Pay Drops for HR's Elite
After two years of double-digit growth, the average annual compensation for HR's top earners took a step backward in 2016.
By David Shadovitz
As a group, the 50 highest-paid HR executives named in filings with the Securities and Exchange Commission experienced a decline in compensation in 2016.
Average annual compensation for these executives decreased by 6.1 percent last year, compared to an increase of 11.9 percent in 2015.
Fewer women were also represented on this year's list. Three of the top 10 earners in 2016 were women, compared to seven the prior year. Overall, 38 percent of those on the list were women in 2016, compared to nearly half (48 percent) in 2015.
Ranked at the top of the 2016 list was Fiona Laird, executive vice president and chief HR and communications officer for Newell Brands Inc. Laird, who joined the company on April 1, 2016 after 25 years at Unilever, took home $7,945,685. In comparison, the top earner in 2015 received $6,618,442.
Tracy Keogh, chief HR officer at HP Inc., held the No. 2 spot for the second year in a row, earning $6,988,270. She was followed by Interpublic Group's Executive Vice President and Chief Strategy and Talent Officer Phillipe Krakowsky, who earned $6,404,937.
Seven of the executives on the 2016 list took home north of $4 million, compared to 11 a year earlier.
Together, the 50 highest-paid HR executives received an average annual compensation package of $3,029,634 last year. In contrast, those on the 2015 and 2014 lists averaged $3,228,149 and $2,884,194, respectively.
Dan Marcec, director of content and marketing for Equilar, points out that variable pay packages are going to vary from year to year based on any number of factors -- for instance, whether people are new to their positions and received signing bonuses or whether they were promoted and just received huge stock grants. But one specific metric that may have contributed to the decline in 2016 could have been the fact that "the average annual revenue for the 50 companies on the list was around $15.8 billion, compared to $24 billion the year before," he says. "If you are looking at that big a difference, it's not surprising to see compensation go down." Equilar, based in Redwood City, Calif., compiled the HR's Elite list.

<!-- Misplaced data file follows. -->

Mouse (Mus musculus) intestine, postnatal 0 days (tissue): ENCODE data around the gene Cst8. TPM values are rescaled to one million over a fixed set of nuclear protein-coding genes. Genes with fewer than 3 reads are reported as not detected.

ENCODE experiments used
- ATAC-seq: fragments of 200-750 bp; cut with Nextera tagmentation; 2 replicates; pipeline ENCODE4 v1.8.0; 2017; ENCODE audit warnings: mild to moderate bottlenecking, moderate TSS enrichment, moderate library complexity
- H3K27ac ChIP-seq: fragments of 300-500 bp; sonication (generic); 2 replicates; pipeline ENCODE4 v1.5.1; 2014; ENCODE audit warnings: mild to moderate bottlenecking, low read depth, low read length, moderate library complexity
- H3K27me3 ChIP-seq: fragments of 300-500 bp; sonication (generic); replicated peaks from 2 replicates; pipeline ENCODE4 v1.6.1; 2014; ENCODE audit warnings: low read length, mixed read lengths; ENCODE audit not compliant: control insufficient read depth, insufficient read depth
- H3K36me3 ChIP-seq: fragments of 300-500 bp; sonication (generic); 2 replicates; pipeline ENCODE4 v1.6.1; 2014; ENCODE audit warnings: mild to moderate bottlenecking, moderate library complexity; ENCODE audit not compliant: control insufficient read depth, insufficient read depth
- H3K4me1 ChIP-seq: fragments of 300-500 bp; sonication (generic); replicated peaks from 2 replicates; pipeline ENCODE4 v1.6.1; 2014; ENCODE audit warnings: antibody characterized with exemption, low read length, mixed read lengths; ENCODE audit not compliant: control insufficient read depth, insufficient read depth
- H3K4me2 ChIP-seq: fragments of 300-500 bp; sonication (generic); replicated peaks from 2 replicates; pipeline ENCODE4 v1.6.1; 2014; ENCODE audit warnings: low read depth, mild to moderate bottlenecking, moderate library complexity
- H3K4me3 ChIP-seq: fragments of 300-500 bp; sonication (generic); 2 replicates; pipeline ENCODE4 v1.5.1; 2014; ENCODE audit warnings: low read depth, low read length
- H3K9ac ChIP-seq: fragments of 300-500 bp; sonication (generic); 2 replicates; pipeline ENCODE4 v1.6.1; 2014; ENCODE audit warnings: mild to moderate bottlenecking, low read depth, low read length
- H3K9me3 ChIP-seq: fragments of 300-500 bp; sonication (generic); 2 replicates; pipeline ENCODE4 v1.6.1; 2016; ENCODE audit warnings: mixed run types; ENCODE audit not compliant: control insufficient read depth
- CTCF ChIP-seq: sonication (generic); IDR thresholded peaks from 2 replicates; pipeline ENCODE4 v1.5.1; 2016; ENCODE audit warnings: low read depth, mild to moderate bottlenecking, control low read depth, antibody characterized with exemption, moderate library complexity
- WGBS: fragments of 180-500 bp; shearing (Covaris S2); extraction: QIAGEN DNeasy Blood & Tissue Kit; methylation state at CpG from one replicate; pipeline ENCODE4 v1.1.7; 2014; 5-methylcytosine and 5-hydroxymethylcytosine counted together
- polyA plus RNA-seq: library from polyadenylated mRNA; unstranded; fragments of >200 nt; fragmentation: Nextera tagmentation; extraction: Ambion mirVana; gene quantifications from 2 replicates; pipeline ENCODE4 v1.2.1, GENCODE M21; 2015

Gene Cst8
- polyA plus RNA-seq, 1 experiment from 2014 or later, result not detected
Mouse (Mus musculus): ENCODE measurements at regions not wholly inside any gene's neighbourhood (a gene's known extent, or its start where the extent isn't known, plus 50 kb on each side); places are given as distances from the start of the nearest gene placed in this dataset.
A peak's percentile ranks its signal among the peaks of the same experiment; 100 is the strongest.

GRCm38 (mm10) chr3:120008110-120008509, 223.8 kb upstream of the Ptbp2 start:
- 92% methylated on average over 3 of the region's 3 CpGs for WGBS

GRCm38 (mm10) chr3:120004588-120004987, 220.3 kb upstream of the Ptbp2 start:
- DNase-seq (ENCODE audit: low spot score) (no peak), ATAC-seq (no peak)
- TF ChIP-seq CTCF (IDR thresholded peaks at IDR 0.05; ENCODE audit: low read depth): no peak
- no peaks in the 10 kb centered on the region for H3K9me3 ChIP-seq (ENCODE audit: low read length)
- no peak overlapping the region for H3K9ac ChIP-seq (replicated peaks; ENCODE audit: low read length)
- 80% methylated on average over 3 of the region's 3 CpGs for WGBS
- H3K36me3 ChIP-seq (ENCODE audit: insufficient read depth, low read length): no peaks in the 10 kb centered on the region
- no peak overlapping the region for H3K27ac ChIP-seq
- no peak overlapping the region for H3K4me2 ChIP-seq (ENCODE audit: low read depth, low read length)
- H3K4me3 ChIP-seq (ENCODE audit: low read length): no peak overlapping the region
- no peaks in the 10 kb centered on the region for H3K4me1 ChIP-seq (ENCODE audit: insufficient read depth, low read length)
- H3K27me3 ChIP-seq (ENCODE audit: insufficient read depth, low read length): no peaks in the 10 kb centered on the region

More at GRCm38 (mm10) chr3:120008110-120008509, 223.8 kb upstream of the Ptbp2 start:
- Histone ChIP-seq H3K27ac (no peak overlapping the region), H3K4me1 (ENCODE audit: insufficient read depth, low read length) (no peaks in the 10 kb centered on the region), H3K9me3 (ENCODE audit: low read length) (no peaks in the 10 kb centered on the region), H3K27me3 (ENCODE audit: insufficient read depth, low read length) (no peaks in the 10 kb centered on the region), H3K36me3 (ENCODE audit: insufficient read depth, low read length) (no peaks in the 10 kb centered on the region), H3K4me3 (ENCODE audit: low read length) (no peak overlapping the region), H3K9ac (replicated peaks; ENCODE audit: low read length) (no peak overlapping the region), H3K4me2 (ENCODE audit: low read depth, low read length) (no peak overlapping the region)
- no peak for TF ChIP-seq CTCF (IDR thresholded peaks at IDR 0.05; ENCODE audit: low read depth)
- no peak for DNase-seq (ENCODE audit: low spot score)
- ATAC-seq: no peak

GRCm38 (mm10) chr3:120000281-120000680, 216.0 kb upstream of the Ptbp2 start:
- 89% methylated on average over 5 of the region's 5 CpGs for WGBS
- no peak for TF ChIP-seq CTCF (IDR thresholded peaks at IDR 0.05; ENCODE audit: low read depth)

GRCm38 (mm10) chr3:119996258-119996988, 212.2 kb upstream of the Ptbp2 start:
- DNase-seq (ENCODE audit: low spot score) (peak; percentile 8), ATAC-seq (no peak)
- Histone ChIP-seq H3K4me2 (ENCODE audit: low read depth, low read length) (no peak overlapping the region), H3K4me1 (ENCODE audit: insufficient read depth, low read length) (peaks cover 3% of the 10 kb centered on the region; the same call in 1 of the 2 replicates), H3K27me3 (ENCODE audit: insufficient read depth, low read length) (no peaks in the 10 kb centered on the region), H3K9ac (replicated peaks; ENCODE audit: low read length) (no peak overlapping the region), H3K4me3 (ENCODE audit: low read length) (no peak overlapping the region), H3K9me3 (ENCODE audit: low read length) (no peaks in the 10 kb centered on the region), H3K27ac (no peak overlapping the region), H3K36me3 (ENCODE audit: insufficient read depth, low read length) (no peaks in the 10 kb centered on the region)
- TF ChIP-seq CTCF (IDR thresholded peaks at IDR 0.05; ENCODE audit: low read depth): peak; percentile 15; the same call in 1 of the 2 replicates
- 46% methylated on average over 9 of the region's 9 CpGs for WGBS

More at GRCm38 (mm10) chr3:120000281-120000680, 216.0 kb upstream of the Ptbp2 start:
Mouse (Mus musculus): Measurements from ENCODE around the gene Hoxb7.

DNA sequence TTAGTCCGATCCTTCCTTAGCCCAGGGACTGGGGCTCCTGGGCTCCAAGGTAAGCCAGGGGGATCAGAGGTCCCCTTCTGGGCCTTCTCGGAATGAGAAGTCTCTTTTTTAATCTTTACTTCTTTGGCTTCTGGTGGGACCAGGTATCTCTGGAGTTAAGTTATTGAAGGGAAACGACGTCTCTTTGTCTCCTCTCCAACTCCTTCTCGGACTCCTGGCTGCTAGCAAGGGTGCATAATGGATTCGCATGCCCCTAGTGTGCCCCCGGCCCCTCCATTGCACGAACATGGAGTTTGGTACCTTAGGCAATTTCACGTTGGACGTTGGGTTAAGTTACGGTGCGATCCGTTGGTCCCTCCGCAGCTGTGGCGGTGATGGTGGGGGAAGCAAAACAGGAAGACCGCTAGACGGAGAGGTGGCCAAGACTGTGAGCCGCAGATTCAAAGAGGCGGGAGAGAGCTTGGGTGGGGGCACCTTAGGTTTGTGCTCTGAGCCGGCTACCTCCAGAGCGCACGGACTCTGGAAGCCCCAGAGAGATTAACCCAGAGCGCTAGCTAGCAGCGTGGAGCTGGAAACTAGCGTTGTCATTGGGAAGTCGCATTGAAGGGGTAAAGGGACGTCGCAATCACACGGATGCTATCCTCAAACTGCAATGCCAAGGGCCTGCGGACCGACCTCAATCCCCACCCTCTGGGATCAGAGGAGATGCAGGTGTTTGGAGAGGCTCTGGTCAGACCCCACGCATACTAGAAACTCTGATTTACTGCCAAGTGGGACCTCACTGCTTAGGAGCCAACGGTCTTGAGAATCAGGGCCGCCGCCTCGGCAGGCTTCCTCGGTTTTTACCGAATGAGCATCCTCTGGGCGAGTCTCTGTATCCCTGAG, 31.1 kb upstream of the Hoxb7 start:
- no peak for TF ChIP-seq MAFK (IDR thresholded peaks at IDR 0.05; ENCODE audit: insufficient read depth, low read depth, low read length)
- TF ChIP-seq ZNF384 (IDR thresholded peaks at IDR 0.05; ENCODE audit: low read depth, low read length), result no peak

As a percentage of CEO pay, the compensation for HR leaders averaged 30 percent in 2015, just slightly more than the prior year. On the high end of the spectrum, Piyush Mehta, senior vice president and chief HR officer for Genpact Ltd., made 67 percent of what his CEO earned in 2016. On the low end, Anthony Ambrosio, senior executive vice president, chief administrative officer and chief HR officer at CBS Corp., took home 7 percent of what his CEO earned.
Marcec says it's worth noting that HR executive pay continues to run in step with CEO pay, but that those on this year's list were a bit closer to their CEOs as far as pay is concerned.
The 2016 HR's Elite list was culled from a universe of 231 former and current HR executives at Russell 3000 companies who were among the five most highly compensated officers in their companies and were therefore included in those organizations' filings with the SEC. In 2015, 252 former and current HR executives made the cut.
In determining the rankings, Equilar calculated total compensation as the sum of base salary, discretionary and performance-based cash bonuses, and the grant-date value of stock and option awards. (Benefits and perquisites were excluded from the calculation.) All compensation values were taken directly from the summary compensation table for each company's proxy statement.
The top 50 earners on the list experienced a 4.8 percent decrease in full-value stock awards -- from $1,452,585 to $1,382,473 -- compared to a 23.1 percent increase a year earlier. Bonuses, meanwhile, decreased an average of 19.1 percent, declining from $709,059 in 2015 to $685,266 in 2016.
Similarly, average stock-option awards decreased by 20.6 percent -- from $462,287 to $367,091. (A year earlier they declined 8.7 percent.)
As for base salaries, those on the 2016 list experienced a modest decline, averaging $523,921, compared to $555,198 in 2015.
On a per-employee basis, average HR executive pay declined from $824 in 2015 to $563 in 2016. At the high end, Jolanta Bott, executive vice president of operations and HR for Paramount Group, earned $8,169 per employee. On the low end, Christabel Lo, chief people officer of Yum China Holdings Inc., earned just $5 per employee. (Not surprisingly, Paramount Group was the smallest company on the list in terms of the number of employees, with just 334 people; and Yum China had the largest number of employees, with 420,000.)
The companies this year were noticeably smaller in size than a year earlier, as far as employee size is concerned. The average workforce size declined from 51,000 employees in 2015 to around 40,000 employees in 2016.